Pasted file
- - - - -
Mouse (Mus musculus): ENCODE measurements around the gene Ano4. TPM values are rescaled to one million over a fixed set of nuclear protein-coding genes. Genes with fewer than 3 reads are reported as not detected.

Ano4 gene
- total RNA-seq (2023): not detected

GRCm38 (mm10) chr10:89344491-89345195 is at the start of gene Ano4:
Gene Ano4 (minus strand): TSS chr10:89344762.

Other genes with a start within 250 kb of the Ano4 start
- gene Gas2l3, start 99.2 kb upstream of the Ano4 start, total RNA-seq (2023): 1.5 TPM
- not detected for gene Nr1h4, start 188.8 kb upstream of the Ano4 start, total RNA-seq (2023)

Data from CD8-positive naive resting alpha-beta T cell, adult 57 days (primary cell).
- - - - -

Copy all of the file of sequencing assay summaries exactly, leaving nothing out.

Mouse (Mus musculus): ENCODE measurements around the gene Ano4. TPM values are rescaled to one million over a fixed set of nuclear protein-coding genes. Genes with fewer than 3 reads are reported as not detected.

Ano4 gene
- total RNA-seq (2023): not detected

GRCm38 (mm10) chr10:89344491-89345195 is at the start of gene Ano4:
Gene Ano4 (minus strand): TSS chr10:89344762.

Other genes with a start within 250 kb of the Ano4 start
- gene Gas2l3, start 99.2 kb upstream of the Ano4 start, total RNA-seq (2023): 1.5 TPM
- not detected for gene Nr1h4, start 188.8 kb upstream of the Ano4 start, total RNA-seq (2023)

Data from CD8-positive naive resting alpha-beta T cell, adult 57 days (primary cell).